Good Shepherd Sunday

Christus Resurréxit! Resurréxit Vere! Sunday is the 2nd Sunday after Easter, otherwise known as Good Shepherd Sunday. The name is derived from Sunday’s gospel reading (John 10:11). Dr. Mike Foley has a reflection for the Collect prayer from this Sunday’s Mass:

Respect Life Latin Mass – Saturday April 24, 8:00AM:

St. Ann will offer its 4th Saturday Respect Life Latin Mass  next Saturday at 8am. Mass is typically followed by prayers at the abortion facility (700 S. Torrence Street) or people can pray a Holy Hour of Reparation in the Church (led by a deacon).

Latin Mass and Traditional News

Traditional Nuns open new Convent in Ardee, County Louth, Ireland: Despite the state of the world today, there is still hope and good news in the Church. In fact while the Irish government publically suppresses the Catholic faith under the guise of a health dictatorship, a new traditional convent is set to open in County Louth, where Sister Adorers, the traditional nuns affiliated with the Institute of Christ the King Sovereign Priest, will be taking ownership of a 170 year old convent. The Institute is a religious order of priests which offer the Latin Mass exclusively and operate parishes throughout the world. The nearest apostolates to Charlotte is in Columbus, Ohio and Pittsburgh, PA.

Traditional Sermon – An excellent sermon by a Latin Mass priest on having hope in the joy of the resurrection rather than fear of a virus:

Bishop Athanasius Schneider offers Latin Mass in home Cathedral: His Excellency, Bishop Athanasius Schneider, auxiliary bishop in Kazakhstan (whom many will fondly remember his 2017 to our community), offered his home cathedral’s first Latin Mass during its regularly l schedule in the presence of his Archbishop:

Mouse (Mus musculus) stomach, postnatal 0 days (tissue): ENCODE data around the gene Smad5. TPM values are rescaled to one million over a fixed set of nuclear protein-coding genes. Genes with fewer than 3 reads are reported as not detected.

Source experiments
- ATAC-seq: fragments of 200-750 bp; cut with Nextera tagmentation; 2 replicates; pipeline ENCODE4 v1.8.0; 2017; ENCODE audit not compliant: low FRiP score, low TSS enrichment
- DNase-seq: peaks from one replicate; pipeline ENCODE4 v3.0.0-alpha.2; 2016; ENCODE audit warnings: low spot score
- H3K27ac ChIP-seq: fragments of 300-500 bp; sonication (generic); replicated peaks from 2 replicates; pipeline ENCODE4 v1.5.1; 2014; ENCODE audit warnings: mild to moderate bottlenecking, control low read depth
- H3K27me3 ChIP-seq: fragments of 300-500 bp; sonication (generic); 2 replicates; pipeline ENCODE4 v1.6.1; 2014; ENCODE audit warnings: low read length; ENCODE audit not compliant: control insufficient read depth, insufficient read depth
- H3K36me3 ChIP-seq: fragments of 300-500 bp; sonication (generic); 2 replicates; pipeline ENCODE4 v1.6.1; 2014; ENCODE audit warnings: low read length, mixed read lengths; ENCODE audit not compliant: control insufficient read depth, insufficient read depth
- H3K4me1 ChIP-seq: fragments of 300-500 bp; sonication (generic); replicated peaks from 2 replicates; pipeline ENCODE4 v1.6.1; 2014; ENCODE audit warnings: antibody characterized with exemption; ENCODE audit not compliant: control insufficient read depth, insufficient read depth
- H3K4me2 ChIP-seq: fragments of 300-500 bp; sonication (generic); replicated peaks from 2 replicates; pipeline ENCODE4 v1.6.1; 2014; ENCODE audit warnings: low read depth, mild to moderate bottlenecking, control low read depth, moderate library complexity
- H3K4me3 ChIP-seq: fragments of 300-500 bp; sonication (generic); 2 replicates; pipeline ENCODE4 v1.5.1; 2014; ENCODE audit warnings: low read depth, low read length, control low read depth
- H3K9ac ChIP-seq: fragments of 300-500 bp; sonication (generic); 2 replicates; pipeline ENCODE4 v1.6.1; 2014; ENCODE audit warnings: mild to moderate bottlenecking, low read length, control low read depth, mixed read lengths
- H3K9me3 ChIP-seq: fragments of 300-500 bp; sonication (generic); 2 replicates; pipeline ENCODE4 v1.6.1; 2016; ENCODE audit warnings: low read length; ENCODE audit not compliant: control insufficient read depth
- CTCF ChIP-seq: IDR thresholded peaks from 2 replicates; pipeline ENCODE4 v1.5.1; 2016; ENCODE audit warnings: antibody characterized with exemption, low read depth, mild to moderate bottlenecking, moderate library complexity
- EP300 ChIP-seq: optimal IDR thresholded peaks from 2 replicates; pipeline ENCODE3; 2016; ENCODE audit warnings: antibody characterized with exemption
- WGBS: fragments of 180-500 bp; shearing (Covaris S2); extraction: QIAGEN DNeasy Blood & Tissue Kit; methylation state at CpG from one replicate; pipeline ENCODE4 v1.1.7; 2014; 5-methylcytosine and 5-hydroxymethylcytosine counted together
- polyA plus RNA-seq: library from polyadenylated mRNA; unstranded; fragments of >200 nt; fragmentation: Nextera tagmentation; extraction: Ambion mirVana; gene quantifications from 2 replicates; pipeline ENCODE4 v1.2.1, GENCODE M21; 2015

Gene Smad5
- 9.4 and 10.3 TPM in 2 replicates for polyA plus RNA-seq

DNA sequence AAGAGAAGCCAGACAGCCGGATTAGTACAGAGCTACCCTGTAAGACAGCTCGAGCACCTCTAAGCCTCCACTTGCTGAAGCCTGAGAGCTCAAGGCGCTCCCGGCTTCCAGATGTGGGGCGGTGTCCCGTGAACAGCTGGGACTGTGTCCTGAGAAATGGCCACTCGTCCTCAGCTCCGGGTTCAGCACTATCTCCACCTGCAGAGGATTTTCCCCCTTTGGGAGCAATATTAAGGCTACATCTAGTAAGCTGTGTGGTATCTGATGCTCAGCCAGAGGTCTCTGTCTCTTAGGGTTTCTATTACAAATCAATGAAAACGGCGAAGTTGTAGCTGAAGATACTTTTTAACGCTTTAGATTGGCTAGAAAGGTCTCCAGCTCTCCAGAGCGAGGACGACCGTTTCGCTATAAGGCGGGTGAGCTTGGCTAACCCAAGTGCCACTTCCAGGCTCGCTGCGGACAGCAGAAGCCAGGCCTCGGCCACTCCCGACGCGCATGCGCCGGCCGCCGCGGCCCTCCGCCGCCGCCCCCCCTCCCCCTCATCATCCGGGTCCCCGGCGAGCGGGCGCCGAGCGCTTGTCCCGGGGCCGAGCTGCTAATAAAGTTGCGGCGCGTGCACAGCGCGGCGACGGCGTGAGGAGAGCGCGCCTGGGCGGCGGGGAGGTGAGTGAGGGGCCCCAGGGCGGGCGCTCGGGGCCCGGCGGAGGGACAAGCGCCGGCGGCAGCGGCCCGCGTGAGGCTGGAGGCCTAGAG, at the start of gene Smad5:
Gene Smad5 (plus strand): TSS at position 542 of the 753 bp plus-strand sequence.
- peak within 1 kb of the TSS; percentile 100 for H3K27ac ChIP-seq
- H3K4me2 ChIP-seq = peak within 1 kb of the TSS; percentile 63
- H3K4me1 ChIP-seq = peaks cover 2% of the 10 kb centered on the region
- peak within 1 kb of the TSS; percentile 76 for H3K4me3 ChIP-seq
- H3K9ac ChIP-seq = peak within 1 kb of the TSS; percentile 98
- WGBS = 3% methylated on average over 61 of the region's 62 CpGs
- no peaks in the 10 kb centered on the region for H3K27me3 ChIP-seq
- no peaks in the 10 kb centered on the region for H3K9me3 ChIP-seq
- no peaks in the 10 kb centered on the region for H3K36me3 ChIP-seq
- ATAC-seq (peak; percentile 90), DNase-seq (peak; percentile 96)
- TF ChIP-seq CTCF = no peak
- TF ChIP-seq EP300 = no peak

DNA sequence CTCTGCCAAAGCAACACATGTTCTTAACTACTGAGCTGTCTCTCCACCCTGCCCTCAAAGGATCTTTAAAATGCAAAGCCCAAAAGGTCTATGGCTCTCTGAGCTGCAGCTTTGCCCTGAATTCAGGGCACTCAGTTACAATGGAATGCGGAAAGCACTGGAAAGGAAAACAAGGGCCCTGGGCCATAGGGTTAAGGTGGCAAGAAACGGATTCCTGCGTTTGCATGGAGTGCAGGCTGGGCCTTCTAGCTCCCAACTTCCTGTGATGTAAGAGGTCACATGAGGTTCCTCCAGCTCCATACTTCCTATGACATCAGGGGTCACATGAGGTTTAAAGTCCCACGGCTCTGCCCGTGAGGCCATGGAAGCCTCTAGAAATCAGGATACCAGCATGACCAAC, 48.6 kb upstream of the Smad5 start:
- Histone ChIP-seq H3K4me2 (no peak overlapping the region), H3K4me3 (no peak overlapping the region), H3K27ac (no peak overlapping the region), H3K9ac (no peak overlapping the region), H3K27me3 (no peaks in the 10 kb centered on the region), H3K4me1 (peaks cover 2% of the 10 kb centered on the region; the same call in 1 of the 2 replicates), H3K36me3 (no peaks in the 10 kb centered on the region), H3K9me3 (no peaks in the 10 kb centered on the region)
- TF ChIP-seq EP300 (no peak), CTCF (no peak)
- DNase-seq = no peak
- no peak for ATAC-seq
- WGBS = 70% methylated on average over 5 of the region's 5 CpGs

The Chains of Evil – Traditional Perspective on Abortion-linked Vaccines: In one of the best summaries to date of the traditional Catholic teaching on the immorality of abortion-linked vaccines, we are pleased to share this essay written by a traditional priest, who analyzes the issue and demonstrates in a clear way that abortion-linked vaccines are immoral because abortion and its connections remain present in COVID-19 vaccines, and the scientific basis for the Vatican’s theological opinions do not and have not existed.  Regrettably, many faithful priests and bishops misunderstand or are misinformed on such a critical issue and we need to pray for them to embrace the traditional theological and philosophical approach the Church held for 2,000 years.

We reply that the co-operation is not remote and passive, but proximate and active, for the evil in question in fact consists not in one single past event, but in the proximate and active participation in a process which extends from the original abortion to the very act of injection itself. This process is not simply a concatenation of discrete and isolated events, but a continuous, unbroken chain extending from the extraction of the child from the mother’s womb and culminating in the vaccination, as the last link of the chain. We call this chain a ‘chain of evil’ corresponding to the ‘cell-line’, in virtue of the moral value that supervenes upon the physical continuum.

(For more articles see last week’s CLMC post:

Traditional Latin Mass vs. Modernism: Can the Two Forms Coexist Peacefully?